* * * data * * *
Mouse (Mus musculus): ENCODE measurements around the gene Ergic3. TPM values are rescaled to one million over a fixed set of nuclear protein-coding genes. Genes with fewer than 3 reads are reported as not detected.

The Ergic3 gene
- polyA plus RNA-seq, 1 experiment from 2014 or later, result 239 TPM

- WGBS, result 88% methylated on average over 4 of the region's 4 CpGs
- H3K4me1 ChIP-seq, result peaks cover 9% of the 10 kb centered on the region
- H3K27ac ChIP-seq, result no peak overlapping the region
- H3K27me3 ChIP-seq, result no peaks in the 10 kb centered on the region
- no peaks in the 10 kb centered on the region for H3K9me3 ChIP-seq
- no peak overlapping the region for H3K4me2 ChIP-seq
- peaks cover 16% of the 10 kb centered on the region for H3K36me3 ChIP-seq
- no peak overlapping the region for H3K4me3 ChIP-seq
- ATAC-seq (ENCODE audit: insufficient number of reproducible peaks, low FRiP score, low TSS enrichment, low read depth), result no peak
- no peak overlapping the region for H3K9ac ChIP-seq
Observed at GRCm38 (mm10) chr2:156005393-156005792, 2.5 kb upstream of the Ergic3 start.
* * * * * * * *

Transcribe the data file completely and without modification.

Mouse (Mus musculus): ENCODE measurements around the gene Ergic3. TPM values are rescaled to one million over a fixed set of nuclear protein-coding genes. Genes with fewer than 3 reads are reported as not detected.

The Ergic3 gene
- polyA plus RNA-seq, 1 experiment from 2014 or later, result 239 TPM

- WGBS, result 88% methylated on average over 4 of the region's 4 CpGs
- H3K4me1 ChIP-seq, result peaks cover 9% of the 10 kb centered on the region
- H3K27ac ChIP-seq, result no peak overlapping the region
- H3K27me3 ChIP-seq, result no peaks in the 10 kb centered on the region
- no peaks in the 10 kb centered on the region for H3K9me3 ChIP-seq
- no peak overlapping the region for H3K4me2 ChIP-seq
- peaks cover 16% of the 10 kb centered on the region for H3K36me3 ChIP-seq
- no peak overlapping the region for H3K4me3 ChIP-seq
- ATAC-seq (ENCODE audit: insufficient number of reproducible peaks, low FRiP score, low TSS enrichment, low read depth), result no peak
- no peak overlapping the region for H3K9ac ChIP-seq
Observed at GRCm38 (mm10) chr2:156005393-156005792, 2.5 kb upstream of the Ergic3 start.